Meet the Musicians: from Prodigy (or Not) to Pro.
This is an excellent book to introduce young musicians to those who have traveled the path before them. "Meet the Musicians" brings to the forefront 15 members of the New York Philharmonic Orchestra in short and personal biographical vignettes. It includes brief stories about their lives as students and their journies to becoming professional musicians and more.
The format of the book is laid out simply with colorful points of interest that are easily understood by the reader. The name of each performer and their instrument are at the top of each page for ready reference. Printed in red, are related topics set apart from the main text that include "the Inside Scoop" ("Good Points/Bad Points" paragraph for each instrument), "Practice Tips" and "Concert Watch" (what to look for in the orchestra when you attend a concert). These are eye catching and each sufficiently different to avoid losing the reader with too much repetition. Practice tips also include thoughts about dealing with those times when students don't want to practice and how they themselves work through those moments towards a successful result. "Concert Watch" offers a plethora of little 'factoids' about various things such as orchestra terminology (principal associate concertmaster) and specific instrumental directions (pizzicato). It also answers questions, such as why the oboe leads the tuning and why they share music stands, and includes tiny, but important, details such as the fact that a rubber endpin slightly dampens the sound of a cello.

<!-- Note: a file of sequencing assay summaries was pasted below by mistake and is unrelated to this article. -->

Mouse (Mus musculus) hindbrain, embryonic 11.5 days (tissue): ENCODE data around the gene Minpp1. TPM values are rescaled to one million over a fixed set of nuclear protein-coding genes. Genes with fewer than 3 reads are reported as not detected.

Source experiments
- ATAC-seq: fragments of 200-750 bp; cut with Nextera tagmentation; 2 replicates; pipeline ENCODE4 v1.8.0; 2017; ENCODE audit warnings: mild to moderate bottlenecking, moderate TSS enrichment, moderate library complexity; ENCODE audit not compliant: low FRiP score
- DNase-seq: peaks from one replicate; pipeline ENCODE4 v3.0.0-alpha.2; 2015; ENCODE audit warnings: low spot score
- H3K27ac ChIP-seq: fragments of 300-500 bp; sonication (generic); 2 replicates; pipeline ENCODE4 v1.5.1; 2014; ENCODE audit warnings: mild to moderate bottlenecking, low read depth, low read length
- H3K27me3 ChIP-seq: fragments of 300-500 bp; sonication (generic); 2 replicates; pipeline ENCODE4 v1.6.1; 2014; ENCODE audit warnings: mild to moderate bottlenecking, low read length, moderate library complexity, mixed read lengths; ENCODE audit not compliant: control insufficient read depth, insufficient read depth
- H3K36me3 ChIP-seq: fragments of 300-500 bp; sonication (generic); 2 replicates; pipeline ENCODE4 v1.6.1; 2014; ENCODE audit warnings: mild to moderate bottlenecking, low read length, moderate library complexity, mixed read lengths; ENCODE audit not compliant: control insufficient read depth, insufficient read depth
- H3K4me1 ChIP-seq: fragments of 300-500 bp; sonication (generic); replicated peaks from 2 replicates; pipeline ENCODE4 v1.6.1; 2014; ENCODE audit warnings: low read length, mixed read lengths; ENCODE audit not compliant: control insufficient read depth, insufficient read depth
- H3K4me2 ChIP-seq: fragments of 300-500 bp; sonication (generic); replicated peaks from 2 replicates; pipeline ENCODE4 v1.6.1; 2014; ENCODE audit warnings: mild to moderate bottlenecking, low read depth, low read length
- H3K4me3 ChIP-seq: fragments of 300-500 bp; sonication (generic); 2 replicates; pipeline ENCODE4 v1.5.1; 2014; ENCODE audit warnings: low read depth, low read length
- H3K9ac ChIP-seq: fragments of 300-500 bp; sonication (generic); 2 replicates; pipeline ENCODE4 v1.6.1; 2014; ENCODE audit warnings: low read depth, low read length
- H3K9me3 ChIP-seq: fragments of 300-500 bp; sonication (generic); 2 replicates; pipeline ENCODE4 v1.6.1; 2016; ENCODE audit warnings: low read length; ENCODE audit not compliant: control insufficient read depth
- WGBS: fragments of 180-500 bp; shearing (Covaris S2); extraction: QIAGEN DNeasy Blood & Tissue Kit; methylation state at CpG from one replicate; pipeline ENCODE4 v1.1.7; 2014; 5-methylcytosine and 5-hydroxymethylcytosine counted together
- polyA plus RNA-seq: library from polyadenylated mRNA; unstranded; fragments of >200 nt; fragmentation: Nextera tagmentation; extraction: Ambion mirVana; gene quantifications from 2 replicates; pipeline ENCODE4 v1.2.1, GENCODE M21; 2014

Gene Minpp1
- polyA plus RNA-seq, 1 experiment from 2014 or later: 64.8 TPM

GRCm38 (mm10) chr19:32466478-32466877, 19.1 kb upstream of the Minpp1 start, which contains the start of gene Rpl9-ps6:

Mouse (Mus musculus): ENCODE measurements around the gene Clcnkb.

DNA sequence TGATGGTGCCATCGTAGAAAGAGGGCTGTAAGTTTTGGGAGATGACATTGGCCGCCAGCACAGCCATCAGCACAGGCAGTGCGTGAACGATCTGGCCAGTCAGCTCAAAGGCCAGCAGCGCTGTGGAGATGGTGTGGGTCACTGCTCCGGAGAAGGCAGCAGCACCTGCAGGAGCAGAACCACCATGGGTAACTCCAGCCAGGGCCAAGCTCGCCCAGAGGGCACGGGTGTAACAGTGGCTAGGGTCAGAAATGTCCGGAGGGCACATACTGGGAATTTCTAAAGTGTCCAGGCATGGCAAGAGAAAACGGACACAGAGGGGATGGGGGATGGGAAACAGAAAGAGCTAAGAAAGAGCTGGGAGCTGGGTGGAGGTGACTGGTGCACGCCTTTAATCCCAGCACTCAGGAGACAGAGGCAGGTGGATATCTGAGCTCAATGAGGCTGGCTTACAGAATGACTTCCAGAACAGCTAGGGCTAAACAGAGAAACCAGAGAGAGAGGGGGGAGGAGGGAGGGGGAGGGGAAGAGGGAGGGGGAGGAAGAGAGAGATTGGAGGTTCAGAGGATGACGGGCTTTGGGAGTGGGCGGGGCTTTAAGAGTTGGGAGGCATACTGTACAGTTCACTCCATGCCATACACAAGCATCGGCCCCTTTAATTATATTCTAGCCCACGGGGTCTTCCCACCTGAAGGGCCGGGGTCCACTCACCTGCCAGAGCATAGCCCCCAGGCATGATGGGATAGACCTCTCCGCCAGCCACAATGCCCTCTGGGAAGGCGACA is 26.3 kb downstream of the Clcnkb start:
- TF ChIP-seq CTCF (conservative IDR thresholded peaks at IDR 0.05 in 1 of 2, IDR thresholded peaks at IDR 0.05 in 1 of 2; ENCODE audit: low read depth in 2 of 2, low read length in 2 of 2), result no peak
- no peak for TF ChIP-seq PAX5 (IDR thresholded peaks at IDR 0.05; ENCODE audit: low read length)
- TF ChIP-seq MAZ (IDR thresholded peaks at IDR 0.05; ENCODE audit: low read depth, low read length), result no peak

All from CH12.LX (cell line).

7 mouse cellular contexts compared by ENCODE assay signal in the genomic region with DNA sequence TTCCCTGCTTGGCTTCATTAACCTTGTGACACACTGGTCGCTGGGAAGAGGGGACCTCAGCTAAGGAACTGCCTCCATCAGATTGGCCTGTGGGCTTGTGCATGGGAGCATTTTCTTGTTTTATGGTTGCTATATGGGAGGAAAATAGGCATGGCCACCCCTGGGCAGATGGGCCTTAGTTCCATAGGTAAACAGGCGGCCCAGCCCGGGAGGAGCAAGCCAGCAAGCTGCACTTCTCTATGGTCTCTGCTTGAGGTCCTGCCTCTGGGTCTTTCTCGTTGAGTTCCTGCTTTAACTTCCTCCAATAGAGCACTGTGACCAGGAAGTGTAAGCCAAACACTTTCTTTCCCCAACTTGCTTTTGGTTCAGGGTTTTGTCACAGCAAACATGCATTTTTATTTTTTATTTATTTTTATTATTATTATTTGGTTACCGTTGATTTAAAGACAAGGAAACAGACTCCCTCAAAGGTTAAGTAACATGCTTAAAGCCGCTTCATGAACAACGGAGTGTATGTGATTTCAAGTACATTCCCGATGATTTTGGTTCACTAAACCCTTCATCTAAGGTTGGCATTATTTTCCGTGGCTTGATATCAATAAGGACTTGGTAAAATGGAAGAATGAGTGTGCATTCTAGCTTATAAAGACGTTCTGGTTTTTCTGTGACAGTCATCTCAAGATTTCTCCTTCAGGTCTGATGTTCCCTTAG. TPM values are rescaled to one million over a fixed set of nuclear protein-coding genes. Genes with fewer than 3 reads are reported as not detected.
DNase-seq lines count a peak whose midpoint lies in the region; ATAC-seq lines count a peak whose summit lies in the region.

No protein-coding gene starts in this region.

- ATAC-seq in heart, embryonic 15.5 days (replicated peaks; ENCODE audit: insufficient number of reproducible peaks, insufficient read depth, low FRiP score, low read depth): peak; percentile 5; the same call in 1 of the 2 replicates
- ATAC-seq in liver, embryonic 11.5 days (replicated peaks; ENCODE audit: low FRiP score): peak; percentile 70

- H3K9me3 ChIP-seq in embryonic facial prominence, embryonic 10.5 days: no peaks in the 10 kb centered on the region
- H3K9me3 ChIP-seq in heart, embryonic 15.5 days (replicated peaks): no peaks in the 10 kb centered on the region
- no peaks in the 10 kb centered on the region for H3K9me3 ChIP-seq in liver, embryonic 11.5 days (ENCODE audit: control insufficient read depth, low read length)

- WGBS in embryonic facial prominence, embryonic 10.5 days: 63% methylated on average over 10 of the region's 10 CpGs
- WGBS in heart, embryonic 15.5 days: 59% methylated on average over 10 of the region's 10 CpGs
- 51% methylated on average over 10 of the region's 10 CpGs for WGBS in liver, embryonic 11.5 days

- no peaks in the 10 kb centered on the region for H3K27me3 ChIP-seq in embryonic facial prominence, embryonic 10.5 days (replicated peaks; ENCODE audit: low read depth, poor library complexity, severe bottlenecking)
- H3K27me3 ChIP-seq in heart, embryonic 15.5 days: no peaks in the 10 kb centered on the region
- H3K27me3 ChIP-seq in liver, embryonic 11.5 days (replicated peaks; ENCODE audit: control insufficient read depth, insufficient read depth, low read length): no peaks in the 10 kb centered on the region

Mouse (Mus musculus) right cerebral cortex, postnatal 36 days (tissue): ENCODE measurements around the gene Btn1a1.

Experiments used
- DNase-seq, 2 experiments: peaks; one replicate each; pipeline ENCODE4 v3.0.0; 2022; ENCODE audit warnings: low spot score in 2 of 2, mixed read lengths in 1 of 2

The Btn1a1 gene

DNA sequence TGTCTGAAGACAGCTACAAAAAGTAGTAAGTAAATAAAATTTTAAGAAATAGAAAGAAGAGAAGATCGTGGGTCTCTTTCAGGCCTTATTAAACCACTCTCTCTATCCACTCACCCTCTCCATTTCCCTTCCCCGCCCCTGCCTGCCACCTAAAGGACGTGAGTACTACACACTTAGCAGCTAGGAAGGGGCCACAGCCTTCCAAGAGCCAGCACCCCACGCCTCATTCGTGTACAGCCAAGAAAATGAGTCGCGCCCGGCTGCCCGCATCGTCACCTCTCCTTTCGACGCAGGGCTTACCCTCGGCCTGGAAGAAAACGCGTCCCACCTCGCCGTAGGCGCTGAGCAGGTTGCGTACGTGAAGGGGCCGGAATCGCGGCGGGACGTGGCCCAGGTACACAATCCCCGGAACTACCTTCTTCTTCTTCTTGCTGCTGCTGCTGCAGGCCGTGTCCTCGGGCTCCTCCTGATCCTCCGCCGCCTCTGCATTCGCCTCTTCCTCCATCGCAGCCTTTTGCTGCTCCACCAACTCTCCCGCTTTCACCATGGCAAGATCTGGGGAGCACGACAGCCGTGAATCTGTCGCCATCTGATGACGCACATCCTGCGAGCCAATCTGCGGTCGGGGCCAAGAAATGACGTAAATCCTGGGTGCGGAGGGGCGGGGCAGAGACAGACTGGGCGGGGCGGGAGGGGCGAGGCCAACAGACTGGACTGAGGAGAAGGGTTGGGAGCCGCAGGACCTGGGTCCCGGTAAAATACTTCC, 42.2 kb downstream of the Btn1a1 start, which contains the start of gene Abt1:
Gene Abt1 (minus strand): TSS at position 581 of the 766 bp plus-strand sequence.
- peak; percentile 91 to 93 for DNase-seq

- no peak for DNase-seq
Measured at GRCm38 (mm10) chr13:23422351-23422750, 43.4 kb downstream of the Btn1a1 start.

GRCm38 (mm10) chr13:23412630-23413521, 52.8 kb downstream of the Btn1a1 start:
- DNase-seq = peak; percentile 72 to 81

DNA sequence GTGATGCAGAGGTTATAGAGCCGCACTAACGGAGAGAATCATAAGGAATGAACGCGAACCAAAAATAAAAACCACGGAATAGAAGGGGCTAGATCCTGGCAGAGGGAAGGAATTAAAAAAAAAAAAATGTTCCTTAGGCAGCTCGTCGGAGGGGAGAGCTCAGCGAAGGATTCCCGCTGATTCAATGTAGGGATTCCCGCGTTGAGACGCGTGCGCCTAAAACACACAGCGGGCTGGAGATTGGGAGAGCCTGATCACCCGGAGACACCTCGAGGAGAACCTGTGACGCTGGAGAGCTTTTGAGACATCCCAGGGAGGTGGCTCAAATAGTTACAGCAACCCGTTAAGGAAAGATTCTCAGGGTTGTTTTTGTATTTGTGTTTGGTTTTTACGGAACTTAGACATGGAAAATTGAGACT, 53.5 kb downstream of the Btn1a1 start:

Each performer shares in plain English their personal reflections on their early training and musical maturation. They describe their struggles and rewards on their individual path, including what they found to be "the coolest thing" about their instrument as a kid, and the moment they knew they wanted to be a professional musician.
Each musician shares their initial reactions to the sound of their instruments; what drew them to their instrument and what they found in that instrument that inspired them to work towards its mastery. Many compare practicing their instrument to practicing sports and experiencing the same teamwork shared by both activities. Some share their experiences of participating in competitions and how they dealt with the results--both favorable and non-favorable.
Teachers and parents will feel validated reading that many of the players themselves had parents who "made me practice" and now truly appreciate their parents' encouragement in their developing years. It also encourages high level teaching from the very beginning. You come away noticing what many of them had in common in their early years. They all had supportive parents. Most attended summer music camps where they were inspired by more successful players and realized higher level goals for themselves.
The book concludes with a glossary of terms, a New York Philharmonic "About" page, contact information for other orchestras and a website reference guide for reading and listening.
This is an easy read for younger students with its easy to understand and organized format. It is an ideal waiting room read or gift for any orchestra buff. Reviewed by Sheila Vail, Cincinnati, Ohio
* The items marked with this symbol can be ordered via the MTNA website through our affiliation with Amazon.com. Go to www.mtna.org, click on "Resources and Services" and scroll down to the Amazon.com section.
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|Publication:||American Music Teacher|
|Article Type:||Book review|
|Date:||Oct 1, 2006|
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